Gingival crevice (GC) increases with age allowing periodontopathic bacteria and its products to enter. We hypothesize that by mimicking this event we can utilize the GC as a potential vaccination route. Here, we used 20 wk-old (young) and 77 wk-old (old) Sprague-Dawley rats. Initially, we elucidated the difference between oral-administration and oral-supplementation in both young and old rats and, subsequently, we determined the optimal component concentration for xanthan gel-encapsulation. Next, through molecular docking, we simulated xanthan gel-encapsulation of a representative antigen (for this study we used influenza H5N1 hemagglutinin) in order to verify that target epitopes were not blocked. Lastly, we compared the antibody titer among gingival-vaccinated rats (old and young) and, likewise, we evaluated the antibody titer produced via the gingival route as compared to other vaccination routes (intradermal, oral, sublingual). Rat blood serum was collected for further downstream analyses. Throughout the study, we were able to establish the following conditions: higher target components enter old rats via oral-supplementation; 100 μg mL(-1) is the optimal component concentration for xanthan gel-encapsulation; and xanthan gel-encapsulation leaves antibody epitopes exposed. More importantly, we observed that gingival-vaccinated old rats have higher antibody titer as compared to young rats and, likewise, we found that antibody titer elicited via gingival vaccination is comparable to other mucosal vaccination routes. Thus, we propose that the GC has the potential to serve as a non-invasive vaccination route.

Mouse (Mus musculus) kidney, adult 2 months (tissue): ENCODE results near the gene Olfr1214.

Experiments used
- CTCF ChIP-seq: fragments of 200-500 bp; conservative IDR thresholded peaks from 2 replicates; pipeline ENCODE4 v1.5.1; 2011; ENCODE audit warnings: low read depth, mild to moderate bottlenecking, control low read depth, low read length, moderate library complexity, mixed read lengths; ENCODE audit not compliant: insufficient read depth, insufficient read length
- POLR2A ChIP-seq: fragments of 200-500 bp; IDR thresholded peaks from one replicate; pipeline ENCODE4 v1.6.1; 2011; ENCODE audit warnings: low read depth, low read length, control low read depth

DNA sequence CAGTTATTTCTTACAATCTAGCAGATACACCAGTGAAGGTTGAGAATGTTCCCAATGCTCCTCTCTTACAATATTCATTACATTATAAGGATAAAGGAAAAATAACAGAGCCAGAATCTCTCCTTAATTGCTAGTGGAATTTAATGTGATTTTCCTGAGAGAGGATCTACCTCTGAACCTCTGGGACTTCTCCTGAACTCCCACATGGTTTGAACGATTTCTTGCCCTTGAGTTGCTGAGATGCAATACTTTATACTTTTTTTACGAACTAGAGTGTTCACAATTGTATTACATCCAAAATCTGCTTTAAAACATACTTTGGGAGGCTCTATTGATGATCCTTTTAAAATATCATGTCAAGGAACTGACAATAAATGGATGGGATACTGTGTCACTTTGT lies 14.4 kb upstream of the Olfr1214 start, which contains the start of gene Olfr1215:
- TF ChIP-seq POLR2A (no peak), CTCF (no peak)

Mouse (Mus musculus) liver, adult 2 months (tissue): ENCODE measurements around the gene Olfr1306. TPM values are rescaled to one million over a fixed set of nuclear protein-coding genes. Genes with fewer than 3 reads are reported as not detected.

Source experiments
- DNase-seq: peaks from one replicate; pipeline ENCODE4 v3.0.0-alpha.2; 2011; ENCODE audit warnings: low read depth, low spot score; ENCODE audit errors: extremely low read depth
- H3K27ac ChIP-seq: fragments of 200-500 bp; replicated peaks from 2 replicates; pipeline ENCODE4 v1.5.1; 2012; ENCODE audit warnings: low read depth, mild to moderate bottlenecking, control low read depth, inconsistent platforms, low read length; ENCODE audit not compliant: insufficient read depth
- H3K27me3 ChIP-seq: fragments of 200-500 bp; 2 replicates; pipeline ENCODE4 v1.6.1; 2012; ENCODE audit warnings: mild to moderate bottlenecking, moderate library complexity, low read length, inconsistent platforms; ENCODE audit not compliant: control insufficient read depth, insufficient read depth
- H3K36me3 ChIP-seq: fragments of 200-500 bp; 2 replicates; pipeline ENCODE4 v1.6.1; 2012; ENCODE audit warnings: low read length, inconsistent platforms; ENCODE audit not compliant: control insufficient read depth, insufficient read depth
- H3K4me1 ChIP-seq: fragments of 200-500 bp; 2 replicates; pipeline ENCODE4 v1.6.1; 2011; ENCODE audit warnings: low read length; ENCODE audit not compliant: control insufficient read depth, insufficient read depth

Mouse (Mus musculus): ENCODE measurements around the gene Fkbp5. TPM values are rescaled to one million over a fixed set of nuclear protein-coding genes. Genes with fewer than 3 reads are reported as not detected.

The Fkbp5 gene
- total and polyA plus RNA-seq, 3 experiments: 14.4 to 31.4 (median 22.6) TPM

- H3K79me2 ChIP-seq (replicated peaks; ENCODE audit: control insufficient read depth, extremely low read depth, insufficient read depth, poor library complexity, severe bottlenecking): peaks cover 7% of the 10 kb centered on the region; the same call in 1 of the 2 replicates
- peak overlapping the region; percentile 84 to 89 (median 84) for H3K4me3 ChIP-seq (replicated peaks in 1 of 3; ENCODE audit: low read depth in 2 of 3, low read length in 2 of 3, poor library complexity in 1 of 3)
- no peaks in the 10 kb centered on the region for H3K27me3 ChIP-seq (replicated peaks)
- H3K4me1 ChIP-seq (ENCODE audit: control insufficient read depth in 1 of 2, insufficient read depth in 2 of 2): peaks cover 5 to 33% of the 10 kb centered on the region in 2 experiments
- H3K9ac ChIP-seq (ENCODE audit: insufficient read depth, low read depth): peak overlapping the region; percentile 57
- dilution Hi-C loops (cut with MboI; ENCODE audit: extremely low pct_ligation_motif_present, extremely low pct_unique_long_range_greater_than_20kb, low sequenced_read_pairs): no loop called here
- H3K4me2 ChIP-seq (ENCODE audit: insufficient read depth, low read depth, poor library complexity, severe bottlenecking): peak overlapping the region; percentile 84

Keywords: Gel-encapsulation; Gingival crevice; Gingival-vaccination; Xanthan gel.
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